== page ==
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Israeli Leaders Outraged Over Allegations that Police Used Powerful Spyware Against Citizens

FILE - A logo adorns a wall on a branch of the Israeli NSO Group company, near the southern Israeli town of Sapir, Aug. 24, 2021. (AP Photo/Sebastian Scheiner, File)
FILE - A logo adorns a wall on a branch of the Israeli NSO Group company, near the southern Israeli town of Sapir, Aug. 24, 2021. (AP Photo/Sebastian Scheiner, File)

JERUSALEM, Israel – Israeli Attorney General Avichai Mandelblit on Thursday said he is opening an investigation into accusations that police used powerful spyware technology against Israeli citizens, including those who were not suspected of crimes, without oversight from a court or a judge.

Israeli lawmakers were outraged this week after the Hebrew-language business newspaper Calcalist reported that in 2020, Israeli police used NSO Group’s controversial “Pegasus” spyware to “remotely hack phones of Israeli citizens, control them and extract information from them.”

The Israeli company’s signature Pegasus software works by secretly installing itself on a device without any knowledge or action from the user. Security researchers say Pegasus then transforms the iPhone into a silent spying device with full access to the user’s data, messages, microphone and camera. 

The police targets reportedly included leaders of political protests against former Prime Minister Benjamin Netanyahu, two mayors, former government employees, an associate of a senior politician, and activists campaigning against gay pride parades. The report said the police hacked into these phones by exploiting a legal loophole and without a warrant or any supervision from a court or judge.

In some instances, police allegedly hacked into citizens’ phones without knowing in advance if they had even committed a crime. They also reportedly used the spyware to extract information unrelated to any existing investigation, to use it in the future to pressure suspects in an interrogation.

In other cases, police used the surveillance technology to find incriminating information and then claimed they could not reveal the source of the information because it risked exposing intelligence secrets.

Calcalist did not name any of the individuals who were allegedly hacked and did not cite current or formal officials from the government, police or NSO corroborating the claims.

Israel Police denied the accusations in a statement to the paper, saying they are “untrue” and that officers operate according to law. In a separate statement, Israel Police confirmed that it does use “technological tools from external companies,” but that it is not used against innocent civilians.

NSO Group said it does not identify its clients, adding that “the company does not operate the system once sold to its governmental customers and it is not involved in any way in the system’s operation.”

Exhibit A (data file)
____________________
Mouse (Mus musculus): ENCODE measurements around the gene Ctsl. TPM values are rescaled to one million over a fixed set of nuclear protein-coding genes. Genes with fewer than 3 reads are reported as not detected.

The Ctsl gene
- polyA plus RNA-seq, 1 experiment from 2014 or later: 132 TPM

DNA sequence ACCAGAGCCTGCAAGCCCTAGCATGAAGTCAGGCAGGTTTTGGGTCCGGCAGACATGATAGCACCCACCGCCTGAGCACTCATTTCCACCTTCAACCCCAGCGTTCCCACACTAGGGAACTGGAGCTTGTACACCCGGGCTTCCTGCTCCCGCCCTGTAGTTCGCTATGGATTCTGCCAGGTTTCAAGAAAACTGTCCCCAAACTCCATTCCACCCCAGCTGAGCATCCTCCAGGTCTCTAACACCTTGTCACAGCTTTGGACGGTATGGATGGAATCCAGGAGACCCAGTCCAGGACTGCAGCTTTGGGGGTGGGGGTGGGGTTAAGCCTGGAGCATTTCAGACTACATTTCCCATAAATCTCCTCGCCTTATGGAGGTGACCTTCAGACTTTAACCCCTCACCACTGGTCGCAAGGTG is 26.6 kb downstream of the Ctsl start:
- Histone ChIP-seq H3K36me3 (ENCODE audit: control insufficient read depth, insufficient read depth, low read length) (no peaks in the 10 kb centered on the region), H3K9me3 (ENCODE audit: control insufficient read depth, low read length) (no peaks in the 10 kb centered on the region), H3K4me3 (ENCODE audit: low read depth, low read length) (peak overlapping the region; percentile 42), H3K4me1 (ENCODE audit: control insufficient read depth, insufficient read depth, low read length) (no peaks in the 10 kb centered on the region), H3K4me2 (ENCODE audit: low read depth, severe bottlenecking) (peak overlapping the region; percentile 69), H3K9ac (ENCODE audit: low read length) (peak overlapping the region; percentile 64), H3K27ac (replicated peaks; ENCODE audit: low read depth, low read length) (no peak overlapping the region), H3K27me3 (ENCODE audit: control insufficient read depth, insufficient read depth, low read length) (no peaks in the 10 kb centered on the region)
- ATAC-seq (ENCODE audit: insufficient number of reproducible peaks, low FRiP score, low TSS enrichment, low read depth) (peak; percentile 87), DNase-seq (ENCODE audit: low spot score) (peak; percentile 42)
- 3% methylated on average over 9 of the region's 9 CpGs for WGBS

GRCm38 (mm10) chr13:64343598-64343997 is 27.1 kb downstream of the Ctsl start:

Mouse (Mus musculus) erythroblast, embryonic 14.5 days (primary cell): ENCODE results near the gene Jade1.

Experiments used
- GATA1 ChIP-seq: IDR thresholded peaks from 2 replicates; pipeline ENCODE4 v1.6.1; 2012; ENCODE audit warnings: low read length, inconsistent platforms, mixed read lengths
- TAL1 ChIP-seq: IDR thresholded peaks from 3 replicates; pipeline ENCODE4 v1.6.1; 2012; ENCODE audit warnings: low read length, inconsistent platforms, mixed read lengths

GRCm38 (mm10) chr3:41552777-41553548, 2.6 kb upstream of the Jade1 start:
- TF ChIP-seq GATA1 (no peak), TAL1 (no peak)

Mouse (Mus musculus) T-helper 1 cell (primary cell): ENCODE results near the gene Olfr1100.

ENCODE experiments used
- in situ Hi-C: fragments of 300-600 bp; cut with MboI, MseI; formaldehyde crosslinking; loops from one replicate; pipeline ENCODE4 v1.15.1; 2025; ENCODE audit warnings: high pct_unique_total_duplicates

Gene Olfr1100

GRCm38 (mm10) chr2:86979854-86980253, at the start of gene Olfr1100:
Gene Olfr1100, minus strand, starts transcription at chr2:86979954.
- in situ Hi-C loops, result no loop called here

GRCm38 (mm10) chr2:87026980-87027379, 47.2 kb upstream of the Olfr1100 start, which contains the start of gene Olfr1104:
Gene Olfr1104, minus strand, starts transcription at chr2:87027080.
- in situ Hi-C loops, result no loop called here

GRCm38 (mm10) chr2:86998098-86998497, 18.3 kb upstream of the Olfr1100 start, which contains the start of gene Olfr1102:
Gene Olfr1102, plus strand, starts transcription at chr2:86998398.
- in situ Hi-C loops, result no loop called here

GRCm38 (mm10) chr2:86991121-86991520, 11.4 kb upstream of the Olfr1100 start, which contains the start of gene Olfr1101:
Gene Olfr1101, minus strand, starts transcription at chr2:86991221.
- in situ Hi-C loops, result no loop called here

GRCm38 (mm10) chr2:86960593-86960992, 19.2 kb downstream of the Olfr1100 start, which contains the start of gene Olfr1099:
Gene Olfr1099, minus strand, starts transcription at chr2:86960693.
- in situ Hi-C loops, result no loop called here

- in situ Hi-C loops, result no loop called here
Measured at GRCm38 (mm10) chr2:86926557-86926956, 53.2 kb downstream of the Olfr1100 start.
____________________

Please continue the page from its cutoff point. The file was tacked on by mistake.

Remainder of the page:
The Calcalist report unified Israeli lawmakers from the political right, left and center who called for an immediate probe into the claims. 

Cabinet Minister Karine Elharrar told Israel's Army Radio that such surveillance “was something that a democratic country cannot allow.”

Opposition lawmaker Yuval Steinitz said that the alleged hacking of citizens by law enforcement without judicial oversight is wrong and should be investigated.

Government comptroller Matanyahu Englman said Tuesday he would investigate the allegations.

For years, NSO Group has been at the center of numerous scandals. 

CBN News previously reported on an investigation published last July by an international alliance of media outlets that alleged the software was abused by governments to spy on journalists, political dissidents, and human rights activists. 

The internet watchdog Citizen Lab has identified alleged abuse of the spyware against journalists and human rights activists in countries ranging from Mexico to Saudi Arabia. The technology was also identified on the phones of US State Department employees in Uganda, British lawyers and a Polish senator who led the opposition’s 2019 parliamentary campaign.

In November, Citizen Lab said it found Pegasus software on the phones of six Palestinian human rights activists affiliated with groups that Israel has claimed are involved in terrorism.

NSO Group says its products are intended to help to fight criminals and terrorists, and that it does not control how its clients use the software. 

Israel regulates the company and has not said whether its own security forces use the spyware.

The US banned the technology from American devices and blacklisted NSO Group for developing and supplying “spyware to foreign governments that used these tools to maliciously target government officials, journalists, businesspeople, activists, academics, and embassy workers,” according to a US Commerce Department statement.

Apple and Facebook are currently suing the Israeli company for allegedly targeting users with its sophisticated spyware.

NSO Group has repeatedly denied all wrongdoing.

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